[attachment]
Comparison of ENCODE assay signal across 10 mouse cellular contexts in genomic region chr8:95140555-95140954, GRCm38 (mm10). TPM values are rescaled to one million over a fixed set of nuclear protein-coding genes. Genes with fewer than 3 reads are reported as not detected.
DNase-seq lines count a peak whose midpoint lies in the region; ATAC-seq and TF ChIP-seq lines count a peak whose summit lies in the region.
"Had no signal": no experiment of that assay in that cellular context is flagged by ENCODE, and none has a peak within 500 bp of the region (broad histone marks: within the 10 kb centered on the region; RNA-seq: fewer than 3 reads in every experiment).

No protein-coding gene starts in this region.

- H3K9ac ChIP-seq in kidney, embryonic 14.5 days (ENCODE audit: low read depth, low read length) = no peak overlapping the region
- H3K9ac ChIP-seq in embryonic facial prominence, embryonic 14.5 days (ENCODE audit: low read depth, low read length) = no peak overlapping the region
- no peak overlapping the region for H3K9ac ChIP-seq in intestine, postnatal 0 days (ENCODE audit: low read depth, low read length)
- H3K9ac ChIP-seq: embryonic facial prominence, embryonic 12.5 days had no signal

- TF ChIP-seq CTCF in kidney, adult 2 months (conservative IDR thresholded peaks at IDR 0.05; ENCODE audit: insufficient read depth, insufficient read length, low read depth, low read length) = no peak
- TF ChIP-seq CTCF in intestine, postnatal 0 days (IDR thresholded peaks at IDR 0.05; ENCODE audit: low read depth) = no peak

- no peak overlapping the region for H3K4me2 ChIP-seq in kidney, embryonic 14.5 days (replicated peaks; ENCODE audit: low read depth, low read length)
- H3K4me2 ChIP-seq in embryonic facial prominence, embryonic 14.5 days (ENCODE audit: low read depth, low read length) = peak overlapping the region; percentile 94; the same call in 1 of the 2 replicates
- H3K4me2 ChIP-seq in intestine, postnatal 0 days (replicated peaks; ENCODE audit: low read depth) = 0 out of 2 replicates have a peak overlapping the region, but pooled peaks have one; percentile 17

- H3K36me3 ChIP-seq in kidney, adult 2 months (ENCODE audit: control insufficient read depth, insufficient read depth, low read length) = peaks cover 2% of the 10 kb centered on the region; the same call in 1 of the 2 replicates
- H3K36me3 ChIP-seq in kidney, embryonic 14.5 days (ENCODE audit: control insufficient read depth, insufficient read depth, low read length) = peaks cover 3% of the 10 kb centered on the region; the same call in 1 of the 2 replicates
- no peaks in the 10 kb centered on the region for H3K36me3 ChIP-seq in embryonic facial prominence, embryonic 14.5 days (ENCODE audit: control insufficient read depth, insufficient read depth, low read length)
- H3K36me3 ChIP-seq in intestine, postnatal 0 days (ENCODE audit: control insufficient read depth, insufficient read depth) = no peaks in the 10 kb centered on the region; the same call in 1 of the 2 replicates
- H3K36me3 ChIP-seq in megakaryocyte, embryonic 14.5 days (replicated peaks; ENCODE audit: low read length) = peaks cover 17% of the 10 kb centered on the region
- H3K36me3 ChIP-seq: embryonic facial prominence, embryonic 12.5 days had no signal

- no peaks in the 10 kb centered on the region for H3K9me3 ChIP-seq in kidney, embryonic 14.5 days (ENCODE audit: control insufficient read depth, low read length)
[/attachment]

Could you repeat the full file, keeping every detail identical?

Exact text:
Comparison of ENCODE assay signal across 10 mouse cellular contexts in genomic region chr8:95140555-95140954, GRCm38 (mm10). TPM values are rescaled to one million over a fixed set of nuclear protein-coding genes. Genes with fewer than 3 reads are reported as not detected.
DNase-seq lines count a peak whose midpoint lies in the region; ATAC-seq and TF ChIP-seq lines count a peak whose summit lies in the region.
"Had no signal": no experiment of that assay in that cellular context is flagged by ENCODE, and none has a peak within 500 bp of the region (broad histone marks: within the 10 kb centered on the region; RNA-seq: fewer than 3 reads in every experiment).

No protein-coding gene starts in this region.

- H3K9ac ChIP-seq in kidney, embryonic 14.5 days (ENCODE audit: low read depth, low read length) = no peak overlapping the region
- H3K9ac ChIP-seq in embryonic facial prominence, embryonic 14.5 days (ENCODE audit: low read depth, low read length) = no peak overlapping the region
- no peak overlapping the region for H3K9ac ChIP-seq in intestine, postnatal 0 days (ENCODE audit: low read depth, low read length)
- H3K9ac ChIP-seq: embryonic facial prominence, embryonic 12.5 days had no signal

- TF ChIP-seq CTCF in kidney, adult 2 months (conservative IDR thresholded peaks at IDR 0.05; ENCODE audit: insufficient read depth, insufficient read length, low read depth, low read length) = no peak
- TF ChIP-seq CTCF in intestine, postnatal 0 days (IDR thresholded peaks at IDR 0.05; ENCODE audit: low read depth) = no peak

- no peak overlapping the region for H3K4me2 ChIP-seq in kidney, embryonic 14.5 days (replicated peaks; ENCODE audit: low read depth, low read length)
- H3K4me2 ChIP-seq in embryonic facial prominence, embryonic 14.5 days (ENCODE audit: low read depth, low read length) = peak overlapping the region; percentile 94; the same call in 1 of the 2 replicates
- H3K4me2 ChIP-seq in intestine, postnatal 0 days (replicated peaks; ENCODE audit: low read depth) = 0 out of 2 replicates have a peak overlapping the region, but pooled peaks have one; percentile 17

- H3K36me3 ChIP-seq in kidney, adult 2 months (ENCODE audit: control insufficient read depth, insufficient read depth, low read length) = peaks cover 2% of the 10 kb centered on the region; the same call in 1 of the 2 replicates
- H3K36me3 ChIP-seq in kidney, embryonic 14.5 days (ENCODE audit: control insufficient read depth, insufficient read depth, low read length) = peaks cover 3% of the 10 kb centered on the region; the same call in 1 of the 2 replicates
- no peaks in the 10 kb centered on the region for H3K36me3 ChIP-seq in embryonic facial prominence, embryonic 14.5 days (ENCODE audit: control insufficient read depth, insufficient read depth, low read length)
- H3K36me3 ChIP-seq in intestine, postnatal 0 days (ENCODE audit: control insufficient read depth, insufficient read depth) = no peaks in the 10 kb centered on the region; the same call in 1 of the 2 replicates
- H3K36me3 ChIP-seq in megakaryocyte, embryonic 14.5 days (replicated peaks; ENCODE audit: low read length) = peaks cover 17% of the 10 kb centered on the region
- H3K36me3 ChIP-seq: embryonic facial prominence, embryonic 12.5 days had no signal

- no peaks in the 10 kb centered on the region for H3K9me3 ChIP-seq in kidney, embryonic 14.5 days (ENCODE audit: control insufficient read depth, low read length)